So thank you, Mr. Gibbs, for the moment of revelation. It’s most gratifying. :>)

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  4. Oh. Well … I see one comma splice (but you Brits do that all the time, and I’ve gotten into the habit of doing it myself as a matter of style) and one comma that shouldn’t be there at all. Oh, and the period should be inside the quotation marks. But that’s about it, I’m afraid. Probably shorted out my last remaining brain cell with that lightning-bolt of understanding. :>(

    All right. Re-reading the thing for the fifth time, I see you’ve actually got “trust” in there, and not just once but twice. The first one should have been taken out (it looks as if you missed doing that in an edit). Is that what you mean? I think by now most of us are so used to garbled sentences that we roll right over them. (People are notoriously bad at proofreading their own stuff, and the so-called spell- and grammar-checkers are even worse.)

    It’s also true that skip-reading is a problem. The other side of the coin.

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  5. I didn’t think I remembered any apology from Paul about any “diversion.” You are a bad man, Mr. Gibbs. You misled us on purpose, you did. Just to make a perfectly good point that you could have made plainly in under 1200 words.

    Not quite a lie, but definitely sharp practice. We are not amused. (I’m lying.)

    Well done. ;>)

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    1. It’s much simpler than that. The Power PC 601 did not run x86 code. The 615 did. Obvious really since x86 is old school CISC and PPC 601 was an early RISC implementation.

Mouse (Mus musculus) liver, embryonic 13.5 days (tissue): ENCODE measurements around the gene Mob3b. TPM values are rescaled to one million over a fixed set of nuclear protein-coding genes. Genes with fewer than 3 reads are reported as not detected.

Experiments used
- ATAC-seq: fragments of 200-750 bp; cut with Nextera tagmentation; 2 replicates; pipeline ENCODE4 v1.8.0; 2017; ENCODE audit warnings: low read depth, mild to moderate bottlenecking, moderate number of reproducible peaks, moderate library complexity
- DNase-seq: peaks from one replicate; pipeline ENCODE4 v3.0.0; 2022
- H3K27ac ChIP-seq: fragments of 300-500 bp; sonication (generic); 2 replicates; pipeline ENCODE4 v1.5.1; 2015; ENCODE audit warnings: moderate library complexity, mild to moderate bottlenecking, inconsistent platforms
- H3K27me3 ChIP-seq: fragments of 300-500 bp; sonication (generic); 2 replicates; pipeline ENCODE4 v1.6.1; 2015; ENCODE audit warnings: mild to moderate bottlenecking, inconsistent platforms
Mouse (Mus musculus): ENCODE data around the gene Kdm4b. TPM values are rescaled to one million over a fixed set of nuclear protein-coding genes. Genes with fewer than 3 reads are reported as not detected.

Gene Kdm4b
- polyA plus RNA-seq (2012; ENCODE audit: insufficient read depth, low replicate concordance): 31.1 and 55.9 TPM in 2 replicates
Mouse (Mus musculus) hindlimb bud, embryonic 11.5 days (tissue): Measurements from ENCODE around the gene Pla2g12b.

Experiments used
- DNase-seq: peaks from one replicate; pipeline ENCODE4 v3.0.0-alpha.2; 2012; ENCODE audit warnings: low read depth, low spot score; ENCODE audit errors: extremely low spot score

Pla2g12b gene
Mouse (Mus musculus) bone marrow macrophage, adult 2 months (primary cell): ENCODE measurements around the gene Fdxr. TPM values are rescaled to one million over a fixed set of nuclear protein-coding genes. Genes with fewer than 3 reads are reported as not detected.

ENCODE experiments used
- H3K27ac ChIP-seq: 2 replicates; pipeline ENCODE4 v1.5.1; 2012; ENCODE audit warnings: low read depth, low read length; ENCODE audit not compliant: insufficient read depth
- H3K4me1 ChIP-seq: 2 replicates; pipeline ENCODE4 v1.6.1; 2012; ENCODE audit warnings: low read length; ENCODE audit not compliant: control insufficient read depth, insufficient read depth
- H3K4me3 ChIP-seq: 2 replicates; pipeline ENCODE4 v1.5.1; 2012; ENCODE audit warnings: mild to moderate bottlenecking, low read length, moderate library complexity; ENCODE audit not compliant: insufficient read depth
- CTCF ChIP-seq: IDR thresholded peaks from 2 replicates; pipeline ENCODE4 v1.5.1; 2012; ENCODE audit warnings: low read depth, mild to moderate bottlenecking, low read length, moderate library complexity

Hah, got you all.. 🙂

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  6. Politics, faith, code – Simon is tackling some important topics in this piece. It interests me that some professions give regular feedback to the practitioner in a way that makes intentional ignorance impossible. Code poorly and the system crashes; give the wrong drug dose and someone dies; calculate the design for a bridge incorrectly and a train is lost etc. Politicians however receive feedback so rarely and are incentivised to blame mistakes on another tribe so that they never confront their decisions.
    Hence crypto solutions to money, finance, identity, law and verification – I would trust a few hundred narky coders over the same number of smooth talking politicians.

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    1. Fashionable software craftsmanship lore is to value feedback very highly indeed. You get people putting up very simple websites, for example, just to get feedback on an idea. There is huge cross over between the kind of thinking going on in software development practice and libertarian politics. The buzzword “Agile” and the term “Hayekian” are nearly the same thing, just at different scales. Libertarianism is basically Agile Politics.

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      1. Indeed, my own political journey in recent years is inspired by software that can to take over roles previously ‘needing’ central state control. Applying both crypto and market ideas to political decision making systems is my goal, such that agile political systems can be developed that benefit all, whilst resisting incentives to those who might co-opt the system for their own looting.

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      2. I’m not talking about automating a function within a process, it’s about the processes of discovery and learning within the minds of people on software teams and entrepreneurs within an economy. Those processes are, perhaps unremarkably, very similar. The psychological observations are the same, an open economy in which people are free to experiment and adapt evolves more quickly toward optimal resource exploitation / rate of software delivery as best practice is discovered and spread.

        Just as a software team should be free to use a different bug tracker or code repository, or to experiment with a different branching strategy, communities and companies in the economy should be free to try different options for the delivery of public goods, and there is a huge one-time bonus available the first time significant public goods move from public to private delivery.